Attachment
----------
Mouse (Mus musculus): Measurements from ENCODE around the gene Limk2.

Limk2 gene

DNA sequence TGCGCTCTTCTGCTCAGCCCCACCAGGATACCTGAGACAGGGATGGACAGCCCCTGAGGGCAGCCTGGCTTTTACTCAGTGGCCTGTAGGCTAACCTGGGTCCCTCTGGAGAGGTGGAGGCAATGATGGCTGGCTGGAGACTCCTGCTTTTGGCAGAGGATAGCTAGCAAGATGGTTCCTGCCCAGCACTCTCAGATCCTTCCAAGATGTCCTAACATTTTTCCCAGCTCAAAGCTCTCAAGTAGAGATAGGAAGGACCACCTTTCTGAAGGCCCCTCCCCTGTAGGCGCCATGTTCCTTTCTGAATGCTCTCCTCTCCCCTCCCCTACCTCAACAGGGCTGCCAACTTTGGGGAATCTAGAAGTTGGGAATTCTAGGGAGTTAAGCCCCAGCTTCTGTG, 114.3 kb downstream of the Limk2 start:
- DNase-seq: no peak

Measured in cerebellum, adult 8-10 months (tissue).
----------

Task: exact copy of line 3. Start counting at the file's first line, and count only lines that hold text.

DNA sequence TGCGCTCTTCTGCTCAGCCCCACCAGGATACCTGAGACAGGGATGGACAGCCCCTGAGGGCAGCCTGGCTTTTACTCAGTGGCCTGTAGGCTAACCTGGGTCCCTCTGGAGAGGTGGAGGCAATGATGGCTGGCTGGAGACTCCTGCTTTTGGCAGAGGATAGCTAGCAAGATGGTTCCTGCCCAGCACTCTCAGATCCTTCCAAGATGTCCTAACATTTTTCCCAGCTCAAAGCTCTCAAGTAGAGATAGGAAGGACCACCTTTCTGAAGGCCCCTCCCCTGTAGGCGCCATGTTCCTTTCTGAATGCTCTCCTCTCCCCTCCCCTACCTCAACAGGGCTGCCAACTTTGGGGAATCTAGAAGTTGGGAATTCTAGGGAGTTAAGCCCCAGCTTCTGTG, 114.3 kb downstream of the Limk2 start: